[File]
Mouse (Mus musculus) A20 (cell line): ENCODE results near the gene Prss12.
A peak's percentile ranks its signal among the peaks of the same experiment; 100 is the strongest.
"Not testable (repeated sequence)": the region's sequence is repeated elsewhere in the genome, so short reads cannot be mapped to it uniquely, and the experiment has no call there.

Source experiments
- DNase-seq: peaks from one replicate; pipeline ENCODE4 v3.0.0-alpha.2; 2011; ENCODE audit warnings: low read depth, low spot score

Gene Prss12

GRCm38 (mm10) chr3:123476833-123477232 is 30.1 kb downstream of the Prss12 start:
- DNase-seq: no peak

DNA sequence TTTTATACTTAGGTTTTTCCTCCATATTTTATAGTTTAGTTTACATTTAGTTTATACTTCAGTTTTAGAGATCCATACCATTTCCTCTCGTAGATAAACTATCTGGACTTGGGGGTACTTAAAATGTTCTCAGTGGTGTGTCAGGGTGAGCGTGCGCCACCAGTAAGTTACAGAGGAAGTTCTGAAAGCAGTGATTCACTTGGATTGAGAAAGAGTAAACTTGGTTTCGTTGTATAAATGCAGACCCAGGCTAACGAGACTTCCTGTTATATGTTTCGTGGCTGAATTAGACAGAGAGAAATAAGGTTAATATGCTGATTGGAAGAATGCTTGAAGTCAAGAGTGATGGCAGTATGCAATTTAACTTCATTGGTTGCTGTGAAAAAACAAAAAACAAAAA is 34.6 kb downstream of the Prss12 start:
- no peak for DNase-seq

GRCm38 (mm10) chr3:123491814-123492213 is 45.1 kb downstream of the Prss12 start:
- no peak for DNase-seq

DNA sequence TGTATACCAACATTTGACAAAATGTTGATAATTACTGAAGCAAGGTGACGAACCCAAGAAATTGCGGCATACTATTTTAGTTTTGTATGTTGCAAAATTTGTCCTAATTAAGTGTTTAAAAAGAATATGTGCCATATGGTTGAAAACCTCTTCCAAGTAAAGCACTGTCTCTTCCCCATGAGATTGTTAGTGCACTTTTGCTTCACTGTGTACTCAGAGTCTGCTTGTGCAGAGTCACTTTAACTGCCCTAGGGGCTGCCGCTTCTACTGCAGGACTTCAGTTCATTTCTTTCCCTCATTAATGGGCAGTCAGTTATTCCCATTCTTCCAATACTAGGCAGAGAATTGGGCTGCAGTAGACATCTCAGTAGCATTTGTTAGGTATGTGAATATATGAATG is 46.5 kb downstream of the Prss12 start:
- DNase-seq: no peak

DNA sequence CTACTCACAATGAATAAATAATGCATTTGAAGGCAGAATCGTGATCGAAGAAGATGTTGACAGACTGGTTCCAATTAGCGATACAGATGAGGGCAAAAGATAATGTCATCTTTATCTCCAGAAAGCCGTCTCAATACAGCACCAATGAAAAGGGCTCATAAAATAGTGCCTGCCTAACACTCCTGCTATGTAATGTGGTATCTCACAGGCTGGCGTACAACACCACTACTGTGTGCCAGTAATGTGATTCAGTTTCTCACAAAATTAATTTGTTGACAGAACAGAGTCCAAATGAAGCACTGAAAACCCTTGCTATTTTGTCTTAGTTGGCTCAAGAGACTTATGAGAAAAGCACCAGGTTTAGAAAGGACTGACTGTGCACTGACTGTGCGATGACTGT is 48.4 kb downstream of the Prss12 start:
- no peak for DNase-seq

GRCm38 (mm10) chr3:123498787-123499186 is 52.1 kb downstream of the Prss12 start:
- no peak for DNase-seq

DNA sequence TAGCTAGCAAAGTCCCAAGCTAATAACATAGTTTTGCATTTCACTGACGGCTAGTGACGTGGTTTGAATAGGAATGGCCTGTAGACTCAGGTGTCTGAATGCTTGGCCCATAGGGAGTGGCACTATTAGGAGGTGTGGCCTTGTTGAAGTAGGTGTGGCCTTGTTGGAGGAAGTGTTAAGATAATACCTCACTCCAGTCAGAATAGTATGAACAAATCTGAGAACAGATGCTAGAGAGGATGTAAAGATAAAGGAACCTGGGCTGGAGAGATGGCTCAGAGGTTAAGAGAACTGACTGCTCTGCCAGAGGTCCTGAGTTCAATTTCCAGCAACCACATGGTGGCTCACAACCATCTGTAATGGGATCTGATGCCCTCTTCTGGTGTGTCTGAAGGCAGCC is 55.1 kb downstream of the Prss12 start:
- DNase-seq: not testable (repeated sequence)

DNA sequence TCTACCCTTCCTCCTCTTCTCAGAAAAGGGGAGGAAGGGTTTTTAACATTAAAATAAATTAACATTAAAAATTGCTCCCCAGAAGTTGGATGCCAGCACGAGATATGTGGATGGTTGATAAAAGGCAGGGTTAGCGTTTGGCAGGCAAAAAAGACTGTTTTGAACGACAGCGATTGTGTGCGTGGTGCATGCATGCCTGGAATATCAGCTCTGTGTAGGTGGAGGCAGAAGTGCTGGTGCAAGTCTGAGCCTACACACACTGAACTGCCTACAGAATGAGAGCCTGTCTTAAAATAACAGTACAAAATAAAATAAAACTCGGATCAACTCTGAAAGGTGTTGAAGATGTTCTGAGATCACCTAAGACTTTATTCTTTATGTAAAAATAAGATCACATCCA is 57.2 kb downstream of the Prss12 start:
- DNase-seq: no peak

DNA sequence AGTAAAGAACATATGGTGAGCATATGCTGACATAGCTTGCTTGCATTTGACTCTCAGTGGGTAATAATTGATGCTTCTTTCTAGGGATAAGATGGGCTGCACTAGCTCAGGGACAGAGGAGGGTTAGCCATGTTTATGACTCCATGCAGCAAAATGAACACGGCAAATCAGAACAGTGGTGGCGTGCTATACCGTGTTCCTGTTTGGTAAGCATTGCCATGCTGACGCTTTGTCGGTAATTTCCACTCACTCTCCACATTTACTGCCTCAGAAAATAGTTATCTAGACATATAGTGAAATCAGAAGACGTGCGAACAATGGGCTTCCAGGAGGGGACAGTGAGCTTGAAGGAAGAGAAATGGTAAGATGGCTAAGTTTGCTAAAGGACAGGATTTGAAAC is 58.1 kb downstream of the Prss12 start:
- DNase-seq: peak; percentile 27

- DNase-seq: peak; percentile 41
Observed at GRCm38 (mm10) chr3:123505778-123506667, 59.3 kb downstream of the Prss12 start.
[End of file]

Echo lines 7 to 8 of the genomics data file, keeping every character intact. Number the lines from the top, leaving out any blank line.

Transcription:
GRCm38 (mm10) chr3:123476833-123477232 is 30.1 kb downstream of the Prss12 start:
- DNase-seq: no peak